Excess body weight is a risk factor for a first venous thromboembolism. The impact of excess body weight on risk of recurrent venous thrombosis is uncertain.
We studied 1107 patients for an average of 46 months after a first unprovoked venous thromboembolism and withdrawal of anticoagulant therapy. Excluded were pregnant patients, those requiring long-term antithrombotic treatment, and those who had a previous or secondary thrombosis, natural coagulation inhibitor deficiency, lupus anticoagulant, or cancer. Our study end point was symptomatic recurrent venous thromboembolism.
A total of 168 patients had recurrent venous thromboembolism. Mean (SD) body mass index (BMI) (calculated as weight in kilograms divided by height in meters squared) was significantly higher among patients with recurrence than among those without recurrence: 28.5 (6.0) vs 26.9 (5.0) (P = .01). The relationship between excess body weight and recurrence was linear; the adjusted hazard ratio for each 1-point increase in BMI was 1.044 (95% confidence interval [CI], 1.013-1.076) (P < .001). Four years after discontinuation of anticoagulant therapy, the probability of recurrence was 9.3% (95% CI, 6.0%-12.7%) among patients of normal weight and 16.7% (95% CI, 11.0%-22.3%) and 17.5% (95% CI, 13.0%-22.0%) among overweight and obese patients, respectively. Compared with patients of normal weight, the hazard ratio of recurrence adjusted for age, sex, factor V Leiden, prothrombin G20210A mutation, high factor VIII levels, and type of initial venous thromboembolic event was 1.3 (95% CI, 0.9-1.9) (P = .20) among overweight patients and 1.6 (95% CI, 1.1-2.4) (P = .02) among obese individuals. The population attributable risk corresponding to excess body weight was 26.8% (95% CI, 5.3%-48.2%).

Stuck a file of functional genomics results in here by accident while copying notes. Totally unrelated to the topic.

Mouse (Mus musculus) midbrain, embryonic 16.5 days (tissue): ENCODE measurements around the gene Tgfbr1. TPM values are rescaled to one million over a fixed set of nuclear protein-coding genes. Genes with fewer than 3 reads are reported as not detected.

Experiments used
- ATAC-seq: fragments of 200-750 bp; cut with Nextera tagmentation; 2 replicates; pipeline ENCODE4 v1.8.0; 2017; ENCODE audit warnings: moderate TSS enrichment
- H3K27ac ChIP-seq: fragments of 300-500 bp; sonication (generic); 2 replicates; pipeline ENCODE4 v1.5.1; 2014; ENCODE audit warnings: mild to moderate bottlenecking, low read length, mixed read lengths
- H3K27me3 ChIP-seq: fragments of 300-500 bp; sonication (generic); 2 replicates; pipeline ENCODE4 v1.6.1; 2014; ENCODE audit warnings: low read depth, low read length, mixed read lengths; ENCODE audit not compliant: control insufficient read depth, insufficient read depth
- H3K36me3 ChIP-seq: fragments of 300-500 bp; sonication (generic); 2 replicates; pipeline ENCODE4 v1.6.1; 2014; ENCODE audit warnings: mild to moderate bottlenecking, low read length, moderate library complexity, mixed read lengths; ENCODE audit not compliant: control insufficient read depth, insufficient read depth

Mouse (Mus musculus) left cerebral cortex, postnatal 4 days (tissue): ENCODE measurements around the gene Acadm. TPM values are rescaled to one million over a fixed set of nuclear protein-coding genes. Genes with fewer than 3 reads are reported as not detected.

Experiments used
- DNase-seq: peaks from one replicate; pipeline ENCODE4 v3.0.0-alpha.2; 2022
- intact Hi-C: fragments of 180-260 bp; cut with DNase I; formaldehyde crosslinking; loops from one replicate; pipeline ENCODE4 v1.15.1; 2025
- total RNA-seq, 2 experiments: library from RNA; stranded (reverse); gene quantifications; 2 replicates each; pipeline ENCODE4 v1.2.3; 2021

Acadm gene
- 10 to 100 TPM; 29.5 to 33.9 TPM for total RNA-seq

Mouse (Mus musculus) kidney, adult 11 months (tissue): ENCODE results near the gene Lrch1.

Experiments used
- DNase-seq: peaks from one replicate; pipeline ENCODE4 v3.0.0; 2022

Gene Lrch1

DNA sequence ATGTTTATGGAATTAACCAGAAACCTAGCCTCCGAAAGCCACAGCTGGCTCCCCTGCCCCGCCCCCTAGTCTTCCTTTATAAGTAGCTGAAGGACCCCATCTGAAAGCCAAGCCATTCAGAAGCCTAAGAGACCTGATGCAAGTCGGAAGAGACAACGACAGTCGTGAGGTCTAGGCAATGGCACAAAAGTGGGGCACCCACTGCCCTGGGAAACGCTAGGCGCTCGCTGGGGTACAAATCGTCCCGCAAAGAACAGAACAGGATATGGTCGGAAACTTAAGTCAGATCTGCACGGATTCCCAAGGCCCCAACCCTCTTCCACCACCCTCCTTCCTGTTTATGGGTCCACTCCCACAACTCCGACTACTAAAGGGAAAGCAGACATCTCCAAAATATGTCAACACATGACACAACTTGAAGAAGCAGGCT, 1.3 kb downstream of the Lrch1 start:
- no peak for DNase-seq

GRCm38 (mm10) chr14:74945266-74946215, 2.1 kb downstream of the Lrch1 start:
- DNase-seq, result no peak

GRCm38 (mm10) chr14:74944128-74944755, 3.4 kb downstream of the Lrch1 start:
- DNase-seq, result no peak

Excess body weight is a risk factor of recurrent venous thromboembolism.